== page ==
The economics of a wealth tax

Stuart Adam and Helen Miller

Wealth and Policy, Working Paper 103

30 Oct 2020

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This paper asks when a wealth tax would be desirable in principle, setting aside the practicalities and politics that would be crucial in reality. If a wealth tax were unexpected and credibly one-off, it would be an efficient way to raise revenue and could be used to address existing wealth inequality, although whether it would be desirable hinges on whether it is considered fair. Making the case for an annual wealth tax, which would affect future wealth accumulation as well as existing wealth, is less straightforward. It requires explaining why it is better to tax the same wealth every year rather than taxing all sources of wealth once when they are received (and/or when they are spent). The theoretical arguments probably justify some taxation of wealth in principle, though it is questionable whether the achievable benefits outweigh the costs of an imperfect wealth tax in practice.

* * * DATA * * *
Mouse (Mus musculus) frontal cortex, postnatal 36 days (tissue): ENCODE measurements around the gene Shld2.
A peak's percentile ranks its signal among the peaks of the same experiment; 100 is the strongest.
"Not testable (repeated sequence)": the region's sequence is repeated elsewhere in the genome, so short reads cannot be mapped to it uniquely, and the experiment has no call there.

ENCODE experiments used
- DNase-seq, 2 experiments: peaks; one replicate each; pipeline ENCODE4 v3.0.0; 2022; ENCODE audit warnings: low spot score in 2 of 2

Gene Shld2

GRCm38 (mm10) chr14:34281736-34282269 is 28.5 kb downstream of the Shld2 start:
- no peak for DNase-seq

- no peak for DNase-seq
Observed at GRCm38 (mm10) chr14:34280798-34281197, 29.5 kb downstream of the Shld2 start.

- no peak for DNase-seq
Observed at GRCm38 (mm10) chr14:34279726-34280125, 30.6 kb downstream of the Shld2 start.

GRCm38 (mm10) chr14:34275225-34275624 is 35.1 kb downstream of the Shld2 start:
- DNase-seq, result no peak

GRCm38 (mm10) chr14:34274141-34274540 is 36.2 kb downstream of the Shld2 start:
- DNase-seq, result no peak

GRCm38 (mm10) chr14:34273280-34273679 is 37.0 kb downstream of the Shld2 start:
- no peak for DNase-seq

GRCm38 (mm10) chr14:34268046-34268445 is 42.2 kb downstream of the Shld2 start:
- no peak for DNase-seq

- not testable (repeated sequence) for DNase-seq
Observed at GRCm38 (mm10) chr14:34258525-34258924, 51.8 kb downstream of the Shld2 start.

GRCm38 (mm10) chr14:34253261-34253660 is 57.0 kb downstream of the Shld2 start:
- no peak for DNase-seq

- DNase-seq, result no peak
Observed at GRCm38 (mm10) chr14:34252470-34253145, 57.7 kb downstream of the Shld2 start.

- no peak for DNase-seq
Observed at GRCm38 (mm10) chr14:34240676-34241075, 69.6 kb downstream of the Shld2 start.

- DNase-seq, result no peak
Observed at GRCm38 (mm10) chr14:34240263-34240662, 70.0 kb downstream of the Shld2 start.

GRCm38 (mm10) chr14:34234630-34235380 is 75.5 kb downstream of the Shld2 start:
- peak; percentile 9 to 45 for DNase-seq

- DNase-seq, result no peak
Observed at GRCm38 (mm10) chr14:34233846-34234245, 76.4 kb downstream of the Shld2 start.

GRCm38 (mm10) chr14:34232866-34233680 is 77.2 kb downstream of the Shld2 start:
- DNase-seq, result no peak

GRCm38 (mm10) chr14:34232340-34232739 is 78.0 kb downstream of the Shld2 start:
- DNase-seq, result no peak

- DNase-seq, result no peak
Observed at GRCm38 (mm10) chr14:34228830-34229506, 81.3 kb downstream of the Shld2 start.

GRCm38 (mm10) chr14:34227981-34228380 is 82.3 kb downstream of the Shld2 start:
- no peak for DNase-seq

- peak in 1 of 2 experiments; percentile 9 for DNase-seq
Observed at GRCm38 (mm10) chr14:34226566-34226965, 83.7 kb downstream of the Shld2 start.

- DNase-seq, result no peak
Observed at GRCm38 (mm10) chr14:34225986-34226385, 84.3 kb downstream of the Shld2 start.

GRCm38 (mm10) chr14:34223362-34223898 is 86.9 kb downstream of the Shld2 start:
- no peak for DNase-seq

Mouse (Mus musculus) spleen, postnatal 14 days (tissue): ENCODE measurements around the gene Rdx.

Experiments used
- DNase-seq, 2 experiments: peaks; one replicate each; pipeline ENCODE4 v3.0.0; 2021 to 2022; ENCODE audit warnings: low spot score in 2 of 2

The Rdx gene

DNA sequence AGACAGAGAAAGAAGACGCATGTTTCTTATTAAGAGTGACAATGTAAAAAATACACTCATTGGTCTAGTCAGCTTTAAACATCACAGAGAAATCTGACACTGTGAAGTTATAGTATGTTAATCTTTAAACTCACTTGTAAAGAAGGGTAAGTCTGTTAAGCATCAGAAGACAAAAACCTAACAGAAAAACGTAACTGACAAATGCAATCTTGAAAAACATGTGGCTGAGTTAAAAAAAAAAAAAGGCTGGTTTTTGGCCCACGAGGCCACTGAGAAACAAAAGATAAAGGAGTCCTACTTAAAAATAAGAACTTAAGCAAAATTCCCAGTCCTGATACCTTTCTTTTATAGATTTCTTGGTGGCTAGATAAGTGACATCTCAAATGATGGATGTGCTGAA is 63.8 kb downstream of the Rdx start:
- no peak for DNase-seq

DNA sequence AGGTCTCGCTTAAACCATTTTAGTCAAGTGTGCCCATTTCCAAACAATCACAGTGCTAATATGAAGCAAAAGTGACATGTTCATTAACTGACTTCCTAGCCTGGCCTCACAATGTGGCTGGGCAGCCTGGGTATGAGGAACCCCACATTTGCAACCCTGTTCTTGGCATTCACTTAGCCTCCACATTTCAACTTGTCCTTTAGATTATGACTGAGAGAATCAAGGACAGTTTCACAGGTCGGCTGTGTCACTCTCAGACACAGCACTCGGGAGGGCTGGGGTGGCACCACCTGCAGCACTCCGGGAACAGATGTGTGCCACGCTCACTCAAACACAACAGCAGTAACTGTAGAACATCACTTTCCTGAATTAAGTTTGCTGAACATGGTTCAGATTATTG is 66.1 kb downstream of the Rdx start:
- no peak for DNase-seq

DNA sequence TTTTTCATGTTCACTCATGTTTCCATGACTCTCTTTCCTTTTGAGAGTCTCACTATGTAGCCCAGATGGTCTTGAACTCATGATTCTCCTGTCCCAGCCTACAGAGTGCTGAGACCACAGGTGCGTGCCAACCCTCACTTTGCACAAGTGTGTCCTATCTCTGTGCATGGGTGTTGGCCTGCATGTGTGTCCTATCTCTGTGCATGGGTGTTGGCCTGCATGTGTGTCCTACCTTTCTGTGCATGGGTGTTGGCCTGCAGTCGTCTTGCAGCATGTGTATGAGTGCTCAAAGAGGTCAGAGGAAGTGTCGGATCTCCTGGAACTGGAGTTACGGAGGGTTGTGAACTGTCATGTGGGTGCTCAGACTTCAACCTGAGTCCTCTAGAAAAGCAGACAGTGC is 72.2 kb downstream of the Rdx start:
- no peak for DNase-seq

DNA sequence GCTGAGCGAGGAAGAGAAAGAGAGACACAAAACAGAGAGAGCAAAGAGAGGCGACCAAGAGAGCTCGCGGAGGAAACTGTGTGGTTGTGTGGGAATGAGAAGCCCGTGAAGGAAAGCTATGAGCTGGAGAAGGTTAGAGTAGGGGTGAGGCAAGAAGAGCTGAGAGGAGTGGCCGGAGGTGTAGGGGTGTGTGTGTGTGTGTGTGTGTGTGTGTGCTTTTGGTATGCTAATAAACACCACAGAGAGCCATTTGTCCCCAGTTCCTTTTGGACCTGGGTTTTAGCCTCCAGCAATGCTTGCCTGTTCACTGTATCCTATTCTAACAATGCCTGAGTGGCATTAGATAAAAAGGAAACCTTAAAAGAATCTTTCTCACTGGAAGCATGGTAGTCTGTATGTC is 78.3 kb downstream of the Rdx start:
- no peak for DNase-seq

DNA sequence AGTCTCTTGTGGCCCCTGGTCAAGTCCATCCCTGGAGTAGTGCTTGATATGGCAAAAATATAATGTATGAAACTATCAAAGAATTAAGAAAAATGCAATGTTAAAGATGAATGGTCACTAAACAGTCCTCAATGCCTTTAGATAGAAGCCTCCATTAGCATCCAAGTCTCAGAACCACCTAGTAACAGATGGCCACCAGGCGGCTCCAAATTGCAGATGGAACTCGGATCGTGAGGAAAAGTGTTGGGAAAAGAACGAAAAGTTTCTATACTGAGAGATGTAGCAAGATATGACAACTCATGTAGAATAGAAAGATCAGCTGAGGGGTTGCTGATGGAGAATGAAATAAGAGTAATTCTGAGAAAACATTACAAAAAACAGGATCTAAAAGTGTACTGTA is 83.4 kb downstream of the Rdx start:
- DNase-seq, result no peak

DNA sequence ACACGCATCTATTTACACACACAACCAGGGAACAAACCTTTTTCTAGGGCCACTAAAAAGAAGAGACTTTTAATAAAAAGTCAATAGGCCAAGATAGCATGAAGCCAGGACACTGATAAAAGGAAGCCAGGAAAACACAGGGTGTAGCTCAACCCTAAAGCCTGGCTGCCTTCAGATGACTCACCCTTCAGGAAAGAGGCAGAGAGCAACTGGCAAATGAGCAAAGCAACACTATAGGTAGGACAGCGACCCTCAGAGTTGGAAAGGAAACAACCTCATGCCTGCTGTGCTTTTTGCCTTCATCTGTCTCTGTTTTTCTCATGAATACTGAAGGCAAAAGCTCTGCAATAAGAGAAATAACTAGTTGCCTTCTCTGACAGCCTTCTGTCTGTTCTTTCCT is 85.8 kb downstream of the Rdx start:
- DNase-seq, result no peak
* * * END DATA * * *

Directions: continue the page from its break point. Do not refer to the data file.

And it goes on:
DOI: 10.47445/103
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